When the Lord was beginning his personal ministry, one of the disciples of John asks him, “Where dwellest thou?” And this is the term that was used, “to dwell, to remain, to continue.” In fact, in John chapter 15, the Lord Jesus brings the changes on the idea of abiding. Notice some of the things that he says in the 15th chapter, and the 4th verse of the Gospel of John, the Lord Jesus in the upper room says, “Abide in me, and I in you.” “Abide in me, I abide in you.” That’s the kind of union that is the most intimate kind of union that we could have.

It’s in the context of the vine and the branches. And so, just as he is the vine, we are the branches, and just as the life of the vine is in the branches, so the life of Christ is in us. Just as a branch is in the stem, so we are in him. He goes on to say, in the 4th verse, “Abide in me, and I in you.” And in the 7th verse, “If ye abide in me, and my words abide in you, ye shall ask what ye will, and it shall be done unto you.” Do you notice the difference between those two verses? In verse 4 he has said, “Abide in me, and I in you.” And in verse 7, he says, “If ye abide in me, and my words abide in you.” In other words, substituted for “I in you,” is the clause “My words abide in you.” For his words to abide in us is for him to abide in us.

He goes on to say, “If ye keep my commandments, ye shall abide in my love.” The very practical indication of abiding in Christ is for his words to abide in us. When his words are abiding in us, he is abiding in us. That’s so significant for the Christian life. There is a statement that the Lord makes in the 6th chapter of the Gospel of John, which bears upon this, there he says, “He that eateth my flesh, and drinketh my blood, dwelleth, abideth in me, and I in him.” It’s by feeding upon Christ that we abide or dwell in him. We take our food, we’re not always eating, but we do at set times take our food, and then the food abides in us and continues to work in us, though we don’t feel it at all. The digesting of the food is very much like the meditation that answers to the taking or the feeding upon the Lord Jesus Christ. We feed upon him by going to the word of God and making it part of our life, and as we feed upon the word of God and reflect upon the things that are found in the word of God, and enjoy the communion and fellowship that we have with him, he abides in us. To put it very simply, to abide with Christ is to stay where grace puts the believer in touch with the Lord Jesus Christ.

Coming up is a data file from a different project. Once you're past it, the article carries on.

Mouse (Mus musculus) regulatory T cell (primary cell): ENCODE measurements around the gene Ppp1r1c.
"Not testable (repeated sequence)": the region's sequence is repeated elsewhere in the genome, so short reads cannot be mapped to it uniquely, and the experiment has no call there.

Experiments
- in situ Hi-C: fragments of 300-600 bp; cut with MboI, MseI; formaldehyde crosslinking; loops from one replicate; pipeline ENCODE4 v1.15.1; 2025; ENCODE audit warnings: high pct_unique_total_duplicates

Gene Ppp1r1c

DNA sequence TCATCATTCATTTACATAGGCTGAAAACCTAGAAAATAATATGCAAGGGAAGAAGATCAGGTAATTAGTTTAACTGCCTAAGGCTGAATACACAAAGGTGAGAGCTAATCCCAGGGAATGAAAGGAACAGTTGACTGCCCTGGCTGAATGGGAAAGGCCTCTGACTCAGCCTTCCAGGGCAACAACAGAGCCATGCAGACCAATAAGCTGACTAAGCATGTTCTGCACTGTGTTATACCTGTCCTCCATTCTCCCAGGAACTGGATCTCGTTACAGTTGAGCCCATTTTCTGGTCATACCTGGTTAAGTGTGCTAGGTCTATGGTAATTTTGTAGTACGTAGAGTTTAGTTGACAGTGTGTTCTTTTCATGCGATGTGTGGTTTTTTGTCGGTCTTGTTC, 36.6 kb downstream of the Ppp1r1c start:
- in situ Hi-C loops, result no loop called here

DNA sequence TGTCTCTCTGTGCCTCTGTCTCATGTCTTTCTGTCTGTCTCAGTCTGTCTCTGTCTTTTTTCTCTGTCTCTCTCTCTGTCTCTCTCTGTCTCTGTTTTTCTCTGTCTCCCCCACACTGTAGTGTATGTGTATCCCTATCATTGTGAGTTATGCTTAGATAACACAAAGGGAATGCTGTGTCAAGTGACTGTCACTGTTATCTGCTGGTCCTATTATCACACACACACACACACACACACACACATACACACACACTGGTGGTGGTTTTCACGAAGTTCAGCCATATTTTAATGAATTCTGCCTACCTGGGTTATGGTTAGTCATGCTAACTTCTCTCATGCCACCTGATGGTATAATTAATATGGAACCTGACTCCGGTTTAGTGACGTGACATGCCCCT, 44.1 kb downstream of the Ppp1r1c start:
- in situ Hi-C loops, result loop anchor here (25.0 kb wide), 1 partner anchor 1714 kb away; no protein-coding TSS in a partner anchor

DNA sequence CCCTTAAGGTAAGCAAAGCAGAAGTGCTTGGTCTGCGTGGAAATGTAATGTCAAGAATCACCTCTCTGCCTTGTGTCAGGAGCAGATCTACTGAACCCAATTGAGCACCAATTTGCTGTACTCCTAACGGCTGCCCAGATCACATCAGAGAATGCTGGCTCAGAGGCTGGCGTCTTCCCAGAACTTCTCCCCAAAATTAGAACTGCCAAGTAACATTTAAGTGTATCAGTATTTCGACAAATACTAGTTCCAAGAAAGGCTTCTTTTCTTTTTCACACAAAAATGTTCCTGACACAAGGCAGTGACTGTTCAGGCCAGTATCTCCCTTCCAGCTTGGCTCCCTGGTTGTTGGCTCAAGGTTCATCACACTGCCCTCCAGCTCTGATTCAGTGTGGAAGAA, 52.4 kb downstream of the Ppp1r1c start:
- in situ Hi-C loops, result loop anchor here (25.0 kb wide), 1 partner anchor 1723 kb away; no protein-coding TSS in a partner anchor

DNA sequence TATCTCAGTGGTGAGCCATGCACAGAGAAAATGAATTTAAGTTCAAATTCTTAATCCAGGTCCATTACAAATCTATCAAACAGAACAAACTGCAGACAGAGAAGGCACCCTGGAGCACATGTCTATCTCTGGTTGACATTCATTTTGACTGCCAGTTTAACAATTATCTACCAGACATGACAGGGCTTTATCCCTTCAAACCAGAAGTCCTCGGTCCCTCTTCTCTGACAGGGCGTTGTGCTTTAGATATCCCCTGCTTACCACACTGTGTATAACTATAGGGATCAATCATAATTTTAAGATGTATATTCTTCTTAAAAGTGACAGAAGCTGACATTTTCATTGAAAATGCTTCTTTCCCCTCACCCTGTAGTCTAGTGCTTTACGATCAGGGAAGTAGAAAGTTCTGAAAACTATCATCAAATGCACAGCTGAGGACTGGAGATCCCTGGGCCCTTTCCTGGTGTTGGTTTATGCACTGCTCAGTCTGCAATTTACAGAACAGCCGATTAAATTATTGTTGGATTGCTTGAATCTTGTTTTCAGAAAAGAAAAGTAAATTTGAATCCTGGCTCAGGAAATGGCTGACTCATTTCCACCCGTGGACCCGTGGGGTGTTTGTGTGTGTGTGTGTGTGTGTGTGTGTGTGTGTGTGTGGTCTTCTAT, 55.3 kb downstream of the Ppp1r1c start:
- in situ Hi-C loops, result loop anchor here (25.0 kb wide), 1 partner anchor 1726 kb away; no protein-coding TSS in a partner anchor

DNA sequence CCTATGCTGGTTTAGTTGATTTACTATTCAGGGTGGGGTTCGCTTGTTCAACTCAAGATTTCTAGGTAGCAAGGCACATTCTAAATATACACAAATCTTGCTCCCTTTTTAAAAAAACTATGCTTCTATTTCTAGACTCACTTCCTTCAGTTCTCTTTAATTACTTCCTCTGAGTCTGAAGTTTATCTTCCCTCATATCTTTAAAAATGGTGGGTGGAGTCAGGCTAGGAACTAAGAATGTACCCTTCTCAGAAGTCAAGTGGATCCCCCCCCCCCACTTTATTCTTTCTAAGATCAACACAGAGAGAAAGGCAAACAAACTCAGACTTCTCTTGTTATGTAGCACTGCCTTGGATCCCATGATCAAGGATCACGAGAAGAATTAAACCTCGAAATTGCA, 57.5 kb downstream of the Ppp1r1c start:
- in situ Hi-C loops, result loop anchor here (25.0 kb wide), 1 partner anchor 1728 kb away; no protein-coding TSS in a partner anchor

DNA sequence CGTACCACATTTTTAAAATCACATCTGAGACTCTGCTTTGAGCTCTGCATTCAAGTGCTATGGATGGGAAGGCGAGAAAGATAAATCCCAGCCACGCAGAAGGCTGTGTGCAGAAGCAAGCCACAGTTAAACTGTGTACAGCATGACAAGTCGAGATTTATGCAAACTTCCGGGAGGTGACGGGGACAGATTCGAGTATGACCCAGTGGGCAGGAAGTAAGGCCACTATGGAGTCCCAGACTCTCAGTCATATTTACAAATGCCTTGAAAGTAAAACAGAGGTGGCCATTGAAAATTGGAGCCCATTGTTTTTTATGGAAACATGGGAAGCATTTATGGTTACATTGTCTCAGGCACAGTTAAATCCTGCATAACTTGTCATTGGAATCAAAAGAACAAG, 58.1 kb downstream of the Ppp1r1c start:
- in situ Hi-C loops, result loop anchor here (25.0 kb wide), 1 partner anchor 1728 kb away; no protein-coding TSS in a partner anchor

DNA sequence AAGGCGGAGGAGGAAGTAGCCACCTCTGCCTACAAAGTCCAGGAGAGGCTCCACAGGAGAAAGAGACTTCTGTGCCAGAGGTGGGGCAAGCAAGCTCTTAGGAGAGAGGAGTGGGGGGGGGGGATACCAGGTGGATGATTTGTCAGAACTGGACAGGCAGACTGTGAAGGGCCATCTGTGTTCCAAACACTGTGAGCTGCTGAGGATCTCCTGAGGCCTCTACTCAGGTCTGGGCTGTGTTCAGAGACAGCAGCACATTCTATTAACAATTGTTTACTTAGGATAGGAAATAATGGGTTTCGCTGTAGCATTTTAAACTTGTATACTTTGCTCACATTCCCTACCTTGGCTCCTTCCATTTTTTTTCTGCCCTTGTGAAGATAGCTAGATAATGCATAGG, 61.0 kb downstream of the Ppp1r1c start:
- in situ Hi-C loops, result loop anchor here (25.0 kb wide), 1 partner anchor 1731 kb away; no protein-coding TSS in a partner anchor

Let me say this, every thing that we need as believers, our food, our rest, our joy, our fruitful service, all is found in abiding in Christ. For everything that we need is found in him. It’s impossible for us to have an unhappy life, if we abide in Christ, an unjoyous life, a joyless life. That is impossible; to abide in him is to enjoy him and his provision to the fullest. We would have no marital problems, no personal problems, to problems with our children, if we really were abiding in him. It’s really as simple as that. In fact, for Christians, we might even have no Christian psychologist, because we wouldn’t need them. I know some people will be very upset with my saying that, but listen, that’s what Scripture really says, that the word of God is sufficient for us. So it’s something really that we should think about. These are the prescriptions of the Lord Jesus and his apostles for us.

One see this illustrated so beautifully in the incident of Mary and Martha, in which Martha is in the kitchen preparing things for the Lord, Mary is sitting at his feet listening to his word, and Martha becomes a little upset and asks the Lord to do something about it. And the Lord Jesus says, “Leave her alone. She is doing that better thing.” She is sitting at his feet and hearing his word, abiding in him.